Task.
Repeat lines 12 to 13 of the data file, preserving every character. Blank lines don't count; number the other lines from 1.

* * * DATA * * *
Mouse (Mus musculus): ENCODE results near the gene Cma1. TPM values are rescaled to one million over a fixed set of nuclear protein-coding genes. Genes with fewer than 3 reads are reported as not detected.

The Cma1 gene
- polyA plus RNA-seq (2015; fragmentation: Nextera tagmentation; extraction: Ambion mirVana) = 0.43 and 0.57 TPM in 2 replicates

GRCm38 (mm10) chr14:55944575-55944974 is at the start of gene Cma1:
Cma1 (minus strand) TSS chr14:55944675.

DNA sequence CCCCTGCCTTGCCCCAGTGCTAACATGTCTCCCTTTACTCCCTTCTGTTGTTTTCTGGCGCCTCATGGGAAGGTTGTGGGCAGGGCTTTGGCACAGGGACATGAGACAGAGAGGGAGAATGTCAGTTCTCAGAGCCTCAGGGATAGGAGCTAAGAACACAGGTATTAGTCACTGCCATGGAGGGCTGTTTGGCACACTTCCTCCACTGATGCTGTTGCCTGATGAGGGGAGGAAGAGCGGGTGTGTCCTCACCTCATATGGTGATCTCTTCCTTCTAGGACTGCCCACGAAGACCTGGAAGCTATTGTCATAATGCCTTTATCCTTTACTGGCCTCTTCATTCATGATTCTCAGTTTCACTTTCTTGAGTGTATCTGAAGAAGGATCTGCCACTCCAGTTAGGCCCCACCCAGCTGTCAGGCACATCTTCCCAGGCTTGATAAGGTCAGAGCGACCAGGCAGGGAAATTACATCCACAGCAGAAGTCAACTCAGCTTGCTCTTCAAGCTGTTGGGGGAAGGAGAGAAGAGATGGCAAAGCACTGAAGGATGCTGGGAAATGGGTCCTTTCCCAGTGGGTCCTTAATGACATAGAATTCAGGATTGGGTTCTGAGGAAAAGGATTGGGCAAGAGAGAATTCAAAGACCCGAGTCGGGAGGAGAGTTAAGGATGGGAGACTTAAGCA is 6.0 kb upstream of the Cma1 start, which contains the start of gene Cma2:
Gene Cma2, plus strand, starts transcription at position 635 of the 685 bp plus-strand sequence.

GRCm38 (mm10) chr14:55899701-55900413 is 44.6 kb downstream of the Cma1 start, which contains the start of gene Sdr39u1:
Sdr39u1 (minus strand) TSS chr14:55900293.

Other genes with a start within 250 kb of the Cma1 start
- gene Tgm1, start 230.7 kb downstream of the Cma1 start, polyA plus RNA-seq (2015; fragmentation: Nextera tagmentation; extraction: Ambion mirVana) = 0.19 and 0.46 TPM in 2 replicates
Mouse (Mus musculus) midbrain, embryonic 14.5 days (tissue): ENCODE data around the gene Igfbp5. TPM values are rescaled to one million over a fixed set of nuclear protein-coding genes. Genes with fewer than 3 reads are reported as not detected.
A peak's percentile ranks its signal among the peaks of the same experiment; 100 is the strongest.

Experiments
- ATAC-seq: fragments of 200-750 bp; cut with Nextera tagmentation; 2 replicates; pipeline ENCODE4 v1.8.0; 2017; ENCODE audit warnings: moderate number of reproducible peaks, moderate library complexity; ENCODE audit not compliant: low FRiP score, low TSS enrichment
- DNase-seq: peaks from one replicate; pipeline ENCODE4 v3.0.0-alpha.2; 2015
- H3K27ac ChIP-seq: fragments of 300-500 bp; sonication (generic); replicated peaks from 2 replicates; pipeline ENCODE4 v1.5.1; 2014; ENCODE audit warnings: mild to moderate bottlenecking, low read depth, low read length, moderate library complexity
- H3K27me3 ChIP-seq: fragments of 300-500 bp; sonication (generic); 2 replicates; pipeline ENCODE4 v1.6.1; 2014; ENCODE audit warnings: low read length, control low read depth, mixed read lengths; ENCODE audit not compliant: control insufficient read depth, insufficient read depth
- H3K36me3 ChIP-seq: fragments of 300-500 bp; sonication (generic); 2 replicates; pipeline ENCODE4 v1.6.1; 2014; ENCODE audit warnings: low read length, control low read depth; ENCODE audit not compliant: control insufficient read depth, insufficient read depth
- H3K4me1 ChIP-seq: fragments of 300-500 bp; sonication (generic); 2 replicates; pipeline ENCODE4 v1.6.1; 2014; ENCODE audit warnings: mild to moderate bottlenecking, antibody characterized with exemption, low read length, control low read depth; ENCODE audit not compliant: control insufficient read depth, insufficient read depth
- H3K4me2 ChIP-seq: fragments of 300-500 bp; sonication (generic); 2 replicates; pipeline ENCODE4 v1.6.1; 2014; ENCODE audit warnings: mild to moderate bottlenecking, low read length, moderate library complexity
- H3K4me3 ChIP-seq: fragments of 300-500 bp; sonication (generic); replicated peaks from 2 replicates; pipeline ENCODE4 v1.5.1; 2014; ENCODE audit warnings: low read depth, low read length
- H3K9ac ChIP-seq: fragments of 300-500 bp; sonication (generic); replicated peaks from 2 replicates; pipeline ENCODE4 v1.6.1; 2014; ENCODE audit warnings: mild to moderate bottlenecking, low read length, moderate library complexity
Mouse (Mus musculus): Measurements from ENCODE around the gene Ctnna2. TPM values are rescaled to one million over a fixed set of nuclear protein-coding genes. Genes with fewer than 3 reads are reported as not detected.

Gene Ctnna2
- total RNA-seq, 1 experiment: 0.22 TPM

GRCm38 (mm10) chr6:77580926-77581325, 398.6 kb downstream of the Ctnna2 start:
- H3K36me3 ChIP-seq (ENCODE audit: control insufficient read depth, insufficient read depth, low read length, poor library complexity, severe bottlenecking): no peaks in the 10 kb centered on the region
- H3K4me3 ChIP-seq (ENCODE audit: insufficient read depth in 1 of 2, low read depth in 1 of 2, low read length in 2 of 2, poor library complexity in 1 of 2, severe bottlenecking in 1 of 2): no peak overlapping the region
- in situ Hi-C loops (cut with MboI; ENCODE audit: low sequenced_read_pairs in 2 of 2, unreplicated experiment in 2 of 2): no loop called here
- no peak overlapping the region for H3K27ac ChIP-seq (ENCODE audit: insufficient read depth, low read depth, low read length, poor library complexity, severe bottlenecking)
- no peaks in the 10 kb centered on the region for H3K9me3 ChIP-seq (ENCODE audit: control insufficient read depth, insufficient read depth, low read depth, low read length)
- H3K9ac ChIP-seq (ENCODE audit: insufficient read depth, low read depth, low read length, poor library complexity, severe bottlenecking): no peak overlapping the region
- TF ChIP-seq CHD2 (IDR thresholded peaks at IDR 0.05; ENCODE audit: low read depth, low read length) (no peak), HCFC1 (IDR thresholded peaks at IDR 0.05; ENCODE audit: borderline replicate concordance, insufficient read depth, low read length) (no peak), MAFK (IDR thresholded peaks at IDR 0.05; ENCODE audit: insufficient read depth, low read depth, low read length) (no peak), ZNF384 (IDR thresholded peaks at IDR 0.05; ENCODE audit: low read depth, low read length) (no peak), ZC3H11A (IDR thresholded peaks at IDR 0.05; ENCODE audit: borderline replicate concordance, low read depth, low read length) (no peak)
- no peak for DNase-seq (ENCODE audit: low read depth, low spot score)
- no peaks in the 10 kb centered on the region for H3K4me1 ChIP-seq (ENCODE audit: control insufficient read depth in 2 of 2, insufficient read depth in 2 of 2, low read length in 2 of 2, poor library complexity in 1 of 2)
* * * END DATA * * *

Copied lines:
Mouse (Mus musculus) midbrain, embryonic 14.5 days (tissue): ENCODE data around the gene Igfbp5. TPM values are rescaled to one million over a fixed set of nuclear protein-coding genes. Genes with fewer than 3 reads are reported as not detected.
A peak's percentile ranks its signal among the peaks of the same experiment; 100 is the strongest.